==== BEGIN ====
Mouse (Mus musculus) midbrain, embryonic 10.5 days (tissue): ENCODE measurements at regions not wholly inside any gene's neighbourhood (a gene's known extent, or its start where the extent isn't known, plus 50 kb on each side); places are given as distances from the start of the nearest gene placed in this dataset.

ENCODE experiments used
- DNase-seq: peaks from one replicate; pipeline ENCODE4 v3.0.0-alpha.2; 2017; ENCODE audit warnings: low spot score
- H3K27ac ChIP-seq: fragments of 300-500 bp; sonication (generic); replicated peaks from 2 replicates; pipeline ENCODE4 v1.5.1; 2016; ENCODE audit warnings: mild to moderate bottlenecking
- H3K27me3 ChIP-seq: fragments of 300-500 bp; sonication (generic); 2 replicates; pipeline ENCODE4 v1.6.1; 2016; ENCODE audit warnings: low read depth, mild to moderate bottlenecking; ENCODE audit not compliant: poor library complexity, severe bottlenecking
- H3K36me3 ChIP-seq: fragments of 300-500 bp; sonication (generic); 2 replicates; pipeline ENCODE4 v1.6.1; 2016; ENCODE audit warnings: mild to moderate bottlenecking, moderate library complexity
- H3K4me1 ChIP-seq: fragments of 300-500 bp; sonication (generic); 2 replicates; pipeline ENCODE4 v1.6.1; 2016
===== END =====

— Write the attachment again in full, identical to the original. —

Mouse (Mus musculus) midbrain, embryonic 10.5 days (tissue): ENCODE measurements at regions not wholly inside any gene's neighbourhood (a gene's known extent, or its start where the extent isn't known, plus 50 kb on each side); places are given as distances from the start of the nearest gene placed in this dataset.

ENCODE experiments used
- DNase-seq: peaks from one replicate; pipeline ENCODE4 v3.0.0-alpha.2; 2017; ENCODE audit warnings: low spot score
- H3K27ac ChIP-seq: fragments of 300-500 bp; sonication (generic); replicated peaks from 2 replicates; pipeline ENCODE4 v1.5.1; 2016; ENCODE audit warnings: mild to moderate bottlenecking
- H3K27me3 ChIP-seq: fragments of 300-500 bp; sonication (generic); 2 replicates; pipeline ENCODE4 v1.6.1; 2016; ENCODE audit warnings: low read depth, mild to moderate bottlenecking; ENCODE audit not compliant: poor library complexity, severe bottlenecking
- H3K36me3 ChIP-seq: fragments of 300-500 bp; sonication (generic); 2 replicates; pipeline ENCODE4 v1.6.1; 2016; ENCODE audit warnings: mild to moderate bottlenecking, moderate library complexity
- H3K4me1 ChIP-seq: fragments of 300-500 bp; sonication (generic); 2 replicates; pipeline ENCODE4 v1.6.1; 2016